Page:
Write following code in Shell.xaml file to create common layout for the application and defines regions for modules.
<RowDefinition Height="100" />
<RowDefinition Height="150" />
<Rectangle Grid.Row="0" >
<LinearGradientBrush StartPoint="0,0" EndPoint="0,0.5" SpreadMethod="Reflect">
<GradientStop Color="#009900" Offset="0"/>
<GradientStop Color="White" Offset="1" />
<Label Grid.Row="0" HorizontalAlignment="Center" VerticalAlignment="Center" Content="IT Help Desk Application" Foreground="Brown" FontSize="35" FontFamily="Corbel"/>
<ItemsControl Grid.Row="1" prism:RegionManager.RegionName="NavigationRegion" />
<Border Grid.Row="2" >
<ContentControl prism:RegionManager.RegionName="EmployeeInfoRegion" />
<Separator Grid.Row="2" Margin="0,0,0,0" VerticalAlignment="Bottom" Height="10" BorderBrush="#193441"/>
<Border Grid.Row="3" BorderBrush="#193441" >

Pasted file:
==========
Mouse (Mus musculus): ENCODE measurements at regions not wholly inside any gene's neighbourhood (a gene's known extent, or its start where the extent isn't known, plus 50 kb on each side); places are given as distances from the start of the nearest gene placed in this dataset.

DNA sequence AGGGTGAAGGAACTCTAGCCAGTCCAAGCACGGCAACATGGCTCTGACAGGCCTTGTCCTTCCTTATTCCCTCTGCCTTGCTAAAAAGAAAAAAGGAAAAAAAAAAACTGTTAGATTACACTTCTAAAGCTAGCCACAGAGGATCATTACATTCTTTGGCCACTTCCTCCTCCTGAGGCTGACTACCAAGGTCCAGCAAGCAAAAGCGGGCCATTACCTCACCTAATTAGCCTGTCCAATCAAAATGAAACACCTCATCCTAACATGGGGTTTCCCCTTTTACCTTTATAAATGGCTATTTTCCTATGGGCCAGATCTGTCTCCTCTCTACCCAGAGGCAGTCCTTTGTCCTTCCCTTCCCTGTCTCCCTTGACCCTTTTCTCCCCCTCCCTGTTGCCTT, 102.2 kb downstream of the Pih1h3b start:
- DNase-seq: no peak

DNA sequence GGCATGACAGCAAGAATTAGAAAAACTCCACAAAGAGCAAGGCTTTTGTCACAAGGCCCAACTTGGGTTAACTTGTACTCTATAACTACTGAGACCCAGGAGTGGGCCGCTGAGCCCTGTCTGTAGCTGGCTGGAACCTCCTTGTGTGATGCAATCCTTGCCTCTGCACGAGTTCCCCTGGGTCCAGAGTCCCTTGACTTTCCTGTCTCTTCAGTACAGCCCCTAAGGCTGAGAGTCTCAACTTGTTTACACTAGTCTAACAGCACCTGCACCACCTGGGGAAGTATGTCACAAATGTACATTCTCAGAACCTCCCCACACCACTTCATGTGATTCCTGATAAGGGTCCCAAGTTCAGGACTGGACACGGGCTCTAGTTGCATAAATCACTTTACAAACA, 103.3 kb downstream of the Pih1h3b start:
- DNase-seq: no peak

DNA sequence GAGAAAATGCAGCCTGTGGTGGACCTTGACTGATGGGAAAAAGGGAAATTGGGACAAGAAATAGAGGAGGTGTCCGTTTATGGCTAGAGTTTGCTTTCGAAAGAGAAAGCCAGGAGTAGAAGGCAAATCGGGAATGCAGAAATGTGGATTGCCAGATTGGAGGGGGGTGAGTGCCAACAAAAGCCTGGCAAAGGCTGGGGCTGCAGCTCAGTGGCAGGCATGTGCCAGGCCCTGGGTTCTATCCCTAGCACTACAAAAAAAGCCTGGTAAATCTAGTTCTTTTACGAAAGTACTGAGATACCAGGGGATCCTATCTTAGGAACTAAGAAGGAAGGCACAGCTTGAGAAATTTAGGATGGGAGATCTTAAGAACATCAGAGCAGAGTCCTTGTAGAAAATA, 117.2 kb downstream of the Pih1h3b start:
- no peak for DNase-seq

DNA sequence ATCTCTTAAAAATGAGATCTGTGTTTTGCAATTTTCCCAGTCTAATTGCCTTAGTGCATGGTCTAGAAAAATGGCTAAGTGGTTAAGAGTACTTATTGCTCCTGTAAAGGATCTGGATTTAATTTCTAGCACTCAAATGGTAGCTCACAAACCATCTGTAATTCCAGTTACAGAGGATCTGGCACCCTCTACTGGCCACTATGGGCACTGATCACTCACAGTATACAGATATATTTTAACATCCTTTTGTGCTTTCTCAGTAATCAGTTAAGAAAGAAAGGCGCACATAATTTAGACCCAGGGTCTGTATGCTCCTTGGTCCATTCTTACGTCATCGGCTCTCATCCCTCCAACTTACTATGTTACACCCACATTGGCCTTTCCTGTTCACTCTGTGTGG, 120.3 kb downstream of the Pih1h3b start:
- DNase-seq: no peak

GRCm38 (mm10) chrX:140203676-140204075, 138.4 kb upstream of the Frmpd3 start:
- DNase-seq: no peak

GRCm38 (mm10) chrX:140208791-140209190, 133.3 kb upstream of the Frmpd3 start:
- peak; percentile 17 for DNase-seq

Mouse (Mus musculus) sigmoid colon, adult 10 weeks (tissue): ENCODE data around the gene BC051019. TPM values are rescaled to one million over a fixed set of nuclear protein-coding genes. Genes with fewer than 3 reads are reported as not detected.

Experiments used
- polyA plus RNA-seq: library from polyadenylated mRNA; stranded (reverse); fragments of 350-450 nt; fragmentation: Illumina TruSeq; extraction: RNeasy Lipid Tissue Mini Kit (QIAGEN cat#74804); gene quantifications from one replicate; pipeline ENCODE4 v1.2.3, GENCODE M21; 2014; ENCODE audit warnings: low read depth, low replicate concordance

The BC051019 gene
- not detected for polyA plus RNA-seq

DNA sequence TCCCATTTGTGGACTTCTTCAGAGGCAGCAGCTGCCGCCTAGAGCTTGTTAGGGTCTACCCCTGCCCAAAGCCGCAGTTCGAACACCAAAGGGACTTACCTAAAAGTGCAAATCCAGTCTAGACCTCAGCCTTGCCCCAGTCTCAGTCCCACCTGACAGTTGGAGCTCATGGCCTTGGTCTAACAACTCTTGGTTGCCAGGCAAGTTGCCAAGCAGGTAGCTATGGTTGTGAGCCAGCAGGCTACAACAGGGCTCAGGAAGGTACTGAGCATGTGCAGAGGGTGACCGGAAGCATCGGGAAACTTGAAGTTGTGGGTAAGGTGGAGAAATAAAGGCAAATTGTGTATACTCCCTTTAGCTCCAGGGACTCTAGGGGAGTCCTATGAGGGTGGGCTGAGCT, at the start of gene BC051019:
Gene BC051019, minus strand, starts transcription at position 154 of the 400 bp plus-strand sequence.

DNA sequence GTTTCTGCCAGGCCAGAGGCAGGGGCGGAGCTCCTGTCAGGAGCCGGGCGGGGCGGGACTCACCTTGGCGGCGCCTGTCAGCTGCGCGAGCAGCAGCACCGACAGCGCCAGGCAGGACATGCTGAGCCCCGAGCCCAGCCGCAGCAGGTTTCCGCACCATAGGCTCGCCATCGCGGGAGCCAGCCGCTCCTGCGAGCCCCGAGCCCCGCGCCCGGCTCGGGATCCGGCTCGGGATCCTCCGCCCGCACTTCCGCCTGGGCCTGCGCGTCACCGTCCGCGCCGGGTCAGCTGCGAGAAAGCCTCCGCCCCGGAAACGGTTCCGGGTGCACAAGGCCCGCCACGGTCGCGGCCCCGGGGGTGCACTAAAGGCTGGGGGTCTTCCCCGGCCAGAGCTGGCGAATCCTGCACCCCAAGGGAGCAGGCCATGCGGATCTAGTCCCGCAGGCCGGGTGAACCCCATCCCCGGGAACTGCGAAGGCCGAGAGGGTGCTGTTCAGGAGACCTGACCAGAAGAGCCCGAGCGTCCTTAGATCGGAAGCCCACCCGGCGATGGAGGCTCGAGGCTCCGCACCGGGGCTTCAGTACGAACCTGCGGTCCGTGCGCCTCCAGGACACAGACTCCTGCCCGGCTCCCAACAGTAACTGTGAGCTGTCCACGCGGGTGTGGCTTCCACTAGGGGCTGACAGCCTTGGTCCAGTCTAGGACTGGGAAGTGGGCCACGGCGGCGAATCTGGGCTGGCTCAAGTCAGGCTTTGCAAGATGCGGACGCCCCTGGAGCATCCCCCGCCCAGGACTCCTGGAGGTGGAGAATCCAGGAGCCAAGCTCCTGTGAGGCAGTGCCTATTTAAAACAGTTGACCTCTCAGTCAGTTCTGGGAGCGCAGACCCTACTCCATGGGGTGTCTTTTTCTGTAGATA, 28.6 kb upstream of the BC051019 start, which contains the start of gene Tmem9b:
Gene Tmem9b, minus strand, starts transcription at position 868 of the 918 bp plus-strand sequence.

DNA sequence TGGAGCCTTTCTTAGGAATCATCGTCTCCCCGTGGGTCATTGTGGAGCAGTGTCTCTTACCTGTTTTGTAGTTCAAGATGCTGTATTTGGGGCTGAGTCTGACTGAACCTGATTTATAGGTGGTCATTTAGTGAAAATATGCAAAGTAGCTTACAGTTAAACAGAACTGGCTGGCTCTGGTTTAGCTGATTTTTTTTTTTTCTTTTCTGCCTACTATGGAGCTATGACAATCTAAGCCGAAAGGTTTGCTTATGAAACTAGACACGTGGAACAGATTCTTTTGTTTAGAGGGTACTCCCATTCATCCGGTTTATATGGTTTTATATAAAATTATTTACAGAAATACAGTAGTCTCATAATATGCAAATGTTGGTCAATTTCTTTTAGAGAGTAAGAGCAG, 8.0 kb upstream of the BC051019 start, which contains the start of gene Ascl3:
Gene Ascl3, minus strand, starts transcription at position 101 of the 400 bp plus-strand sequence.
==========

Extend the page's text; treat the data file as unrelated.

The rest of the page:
<ContentControl prism:RegionManager.RegionName="RequestInfoRegion" />
In above xaml code, ItemsControl is used to define two regions one for NavigationModule called as “NavigationRegion” and second for EmployeeModule called as “EmployeeInfoRegion”. A ContentControl is used to define region for Software/Hardware/"All Request" modules called as “RequestInfoRegion”. “prism:” is alias to bring namespace for RegionManager class. In both controls (ItemsControl/ContentControl), RegionManager.RegionName attribute is used which is an attached property of RegionManager class. This property is responsible to create region for module with the specified name. RegionManager class is responsible for creating and maintaining group of regions for modules.
Pictorial description of Shell is shown below.
Add ITHelpDeskBootstrapper.cs file to the root directory of the project and write following lines of code in this file.
class ITHelpDeskBootstrapper : UnityBootstrapper
protected override DependencyObject CreateShell()
protected override void InitializeShell()
App.Current.MainWindow = (Window)this.Shell;